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Man drowned after he fell over wall on way home from pub


The Dublin Coroners Court, Store St. Pic Tom Burke.

The Dublin Coroners Court, Store St. Pic Tom Burke.

The Dublin Coroners Court, Store St. Pic Tom Burke.

A man accidentally drowned when he fell over a low wall on his way home from the pub and landed face down in a shallow river, an inquest heard.

Michael Doyle (49) from Prospect View in Rathfarnham, Dublin 16, was found in the Owendoher River on the Edmonstown Road, close to his home on the evening of August 3 last year. He had fallen over the wall, dropping ten feet to the river below, as he made his way home after leaving the Merry Ploughboy pub.

Dublin Coroner’s Court heard that following the accident the local authority put up a steel barrier at the wall, which is 50 yards from a primary school. Garda Peter Collins said that this should have been done before and the wall had been a “disgrace”.

Mr Doyle’s body was found by his friend Brendan Murphy. The two men were drinking in the Merry Ploughboy the night before. Mr Murphy said they had about six pints and when he left the pub at 12.30am, Mr Doyle said he was staying on for another. He became concerned when Mr Doyle failed to appear for a round of golf the following day and at around 6.30pm he called up to the dead man’s house but there was no sign of him. He spoke to the barman at the pub who told him that Mr Doyle left at 1.20am the night before. As he drove along the route Mr Doyle would have taken home, he stopped at the wall.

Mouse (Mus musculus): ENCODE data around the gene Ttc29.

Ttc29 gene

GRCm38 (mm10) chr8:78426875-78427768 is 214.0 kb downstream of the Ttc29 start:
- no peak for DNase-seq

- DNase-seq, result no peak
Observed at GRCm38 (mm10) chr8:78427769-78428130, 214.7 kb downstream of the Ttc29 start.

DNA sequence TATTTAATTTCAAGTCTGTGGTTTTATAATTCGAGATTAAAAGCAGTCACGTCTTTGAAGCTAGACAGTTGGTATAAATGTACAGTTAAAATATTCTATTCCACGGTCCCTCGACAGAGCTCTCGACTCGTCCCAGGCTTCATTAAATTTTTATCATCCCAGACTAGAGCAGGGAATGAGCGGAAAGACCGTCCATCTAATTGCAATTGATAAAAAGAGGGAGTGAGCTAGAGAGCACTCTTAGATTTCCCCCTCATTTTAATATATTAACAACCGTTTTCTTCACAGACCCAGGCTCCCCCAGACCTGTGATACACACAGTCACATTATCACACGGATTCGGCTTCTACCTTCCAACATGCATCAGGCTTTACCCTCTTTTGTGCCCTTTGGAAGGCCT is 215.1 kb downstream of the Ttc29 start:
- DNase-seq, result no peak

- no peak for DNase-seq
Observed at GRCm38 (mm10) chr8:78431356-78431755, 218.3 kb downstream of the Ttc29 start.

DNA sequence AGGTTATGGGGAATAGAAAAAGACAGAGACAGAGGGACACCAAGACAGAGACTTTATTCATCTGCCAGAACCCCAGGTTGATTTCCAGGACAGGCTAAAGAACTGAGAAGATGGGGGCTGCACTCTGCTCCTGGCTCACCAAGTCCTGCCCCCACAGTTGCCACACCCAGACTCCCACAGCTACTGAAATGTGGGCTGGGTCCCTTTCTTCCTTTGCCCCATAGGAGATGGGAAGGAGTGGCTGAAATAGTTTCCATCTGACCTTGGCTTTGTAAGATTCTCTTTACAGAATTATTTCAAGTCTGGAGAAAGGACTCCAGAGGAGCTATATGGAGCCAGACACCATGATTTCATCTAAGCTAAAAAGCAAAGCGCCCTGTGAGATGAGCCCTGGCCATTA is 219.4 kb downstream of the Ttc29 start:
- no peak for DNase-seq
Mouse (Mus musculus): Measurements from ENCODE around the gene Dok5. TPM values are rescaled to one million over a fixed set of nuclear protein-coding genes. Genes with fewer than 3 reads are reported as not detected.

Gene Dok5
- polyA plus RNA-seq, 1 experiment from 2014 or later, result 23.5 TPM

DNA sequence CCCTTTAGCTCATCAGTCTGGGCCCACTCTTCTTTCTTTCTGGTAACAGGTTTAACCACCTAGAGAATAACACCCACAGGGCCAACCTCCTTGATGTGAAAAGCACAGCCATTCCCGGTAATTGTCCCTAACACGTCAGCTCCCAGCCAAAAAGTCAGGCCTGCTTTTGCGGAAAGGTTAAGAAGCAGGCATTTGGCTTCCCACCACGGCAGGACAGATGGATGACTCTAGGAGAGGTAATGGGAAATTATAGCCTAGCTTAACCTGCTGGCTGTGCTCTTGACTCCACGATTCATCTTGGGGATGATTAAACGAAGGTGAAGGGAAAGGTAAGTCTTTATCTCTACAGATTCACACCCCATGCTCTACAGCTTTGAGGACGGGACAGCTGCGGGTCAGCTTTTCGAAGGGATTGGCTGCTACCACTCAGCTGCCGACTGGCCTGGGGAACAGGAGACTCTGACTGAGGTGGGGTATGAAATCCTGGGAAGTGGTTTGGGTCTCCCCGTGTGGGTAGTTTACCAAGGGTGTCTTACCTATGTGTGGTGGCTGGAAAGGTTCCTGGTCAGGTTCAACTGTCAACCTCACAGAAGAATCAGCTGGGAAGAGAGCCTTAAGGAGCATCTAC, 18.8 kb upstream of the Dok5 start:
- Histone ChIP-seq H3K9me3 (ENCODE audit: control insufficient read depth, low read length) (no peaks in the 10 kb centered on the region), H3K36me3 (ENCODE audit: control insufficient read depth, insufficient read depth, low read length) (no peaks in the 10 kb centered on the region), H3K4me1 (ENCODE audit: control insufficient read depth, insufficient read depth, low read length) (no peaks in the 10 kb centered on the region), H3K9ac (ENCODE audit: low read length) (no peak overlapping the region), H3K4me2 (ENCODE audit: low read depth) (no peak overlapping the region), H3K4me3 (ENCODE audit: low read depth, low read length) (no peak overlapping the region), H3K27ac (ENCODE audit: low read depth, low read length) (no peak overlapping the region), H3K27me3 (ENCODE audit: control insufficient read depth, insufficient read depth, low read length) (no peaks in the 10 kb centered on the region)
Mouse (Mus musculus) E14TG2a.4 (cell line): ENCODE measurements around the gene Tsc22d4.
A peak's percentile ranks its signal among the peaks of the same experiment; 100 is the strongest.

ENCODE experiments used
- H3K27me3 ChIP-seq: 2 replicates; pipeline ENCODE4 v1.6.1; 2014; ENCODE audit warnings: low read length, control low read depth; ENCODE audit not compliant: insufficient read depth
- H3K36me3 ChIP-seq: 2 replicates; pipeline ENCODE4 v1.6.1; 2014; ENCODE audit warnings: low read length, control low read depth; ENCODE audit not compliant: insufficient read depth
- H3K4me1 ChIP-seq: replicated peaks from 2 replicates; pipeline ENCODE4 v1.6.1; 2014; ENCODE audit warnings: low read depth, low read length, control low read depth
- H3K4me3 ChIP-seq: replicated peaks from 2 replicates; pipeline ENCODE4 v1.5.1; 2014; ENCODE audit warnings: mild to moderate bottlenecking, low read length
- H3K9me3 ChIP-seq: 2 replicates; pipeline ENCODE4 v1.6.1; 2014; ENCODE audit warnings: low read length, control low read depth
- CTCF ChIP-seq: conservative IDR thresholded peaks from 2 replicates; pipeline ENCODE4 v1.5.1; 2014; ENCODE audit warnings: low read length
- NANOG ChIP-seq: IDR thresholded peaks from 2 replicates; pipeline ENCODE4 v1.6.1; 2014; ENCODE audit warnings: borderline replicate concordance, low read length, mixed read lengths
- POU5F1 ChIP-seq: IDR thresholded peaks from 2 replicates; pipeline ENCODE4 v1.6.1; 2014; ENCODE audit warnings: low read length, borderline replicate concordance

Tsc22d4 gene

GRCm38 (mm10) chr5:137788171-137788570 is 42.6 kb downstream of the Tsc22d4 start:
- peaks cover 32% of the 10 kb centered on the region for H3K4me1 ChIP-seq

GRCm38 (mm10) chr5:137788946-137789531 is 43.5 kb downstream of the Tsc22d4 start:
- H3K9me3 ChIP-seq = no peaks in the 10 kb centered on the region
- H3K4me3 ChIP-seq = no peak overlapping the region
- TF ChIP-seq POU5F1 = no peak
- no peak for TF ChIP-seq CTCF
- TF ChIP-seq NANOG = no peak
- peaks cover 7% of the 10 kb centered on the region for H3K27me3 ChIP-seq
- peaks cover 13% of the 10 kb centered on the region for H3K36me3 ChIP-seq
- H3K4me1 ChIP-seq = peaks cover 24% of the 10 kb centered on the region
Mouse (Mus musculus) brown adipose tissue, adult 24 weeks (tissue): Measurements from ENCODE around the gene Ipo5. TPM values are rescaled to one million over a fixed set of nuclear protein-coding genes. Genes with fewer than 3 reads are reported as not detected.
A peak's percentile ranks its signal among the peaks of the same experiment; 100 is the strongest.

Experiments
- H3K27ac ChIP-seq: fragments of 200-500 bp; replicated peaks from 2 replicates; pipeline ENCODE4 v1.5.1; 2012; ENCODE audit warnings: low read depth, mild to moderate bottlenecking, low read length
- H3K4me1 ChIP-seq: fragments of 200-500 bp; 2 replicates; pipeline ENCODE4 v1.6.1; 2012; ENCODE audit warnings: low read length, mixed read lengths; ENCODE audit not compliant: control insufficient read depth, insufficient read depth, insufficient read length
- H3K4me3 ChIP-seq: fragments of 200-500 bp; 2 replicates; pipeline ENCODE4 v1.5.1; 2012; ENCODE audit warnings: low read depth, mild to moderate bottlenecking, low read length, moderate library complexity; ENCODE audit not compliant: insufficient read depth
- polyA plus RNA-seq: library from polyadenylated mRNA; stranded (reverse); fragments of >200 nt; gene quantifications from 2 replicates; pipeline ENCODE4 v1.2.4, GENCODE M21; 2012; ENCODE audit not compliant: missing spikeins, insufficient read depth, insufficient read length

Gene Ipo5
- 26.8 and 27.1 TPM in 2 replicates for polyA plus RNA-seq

“I went over to a wall which was only about two foot high and looked over it. I observed the body of my friend Michael Doyle lying face down in the shallow water,” he said.

Rigor mortis had set in indicating that Mr Doyle had been dead for at least 12 hours when he was found. 

Coroner Dr Brian Farrell said that at postmortem there were signs of drowning. There was a wound on Mr Doyle’s head but no evidence of skull fracture. He said a “significantly high level of alcohol” was found in the blood at 233 milligrams per cent.

Garda Collins described the death as a “tragic accident”. The wall was so low that you would “nearly have to fall on it” to sit on it, he told the court. “It was a disgrace,” he said.

Noting there were no signs that Mr Doyle struggled, Dr Farrell said he may have been stunned by the blow to the head and unaware of what was happening.

Returning a verdict of misadventure, he said that the low level of the wall and the presence of alcohol were both risk factors.

Online Editors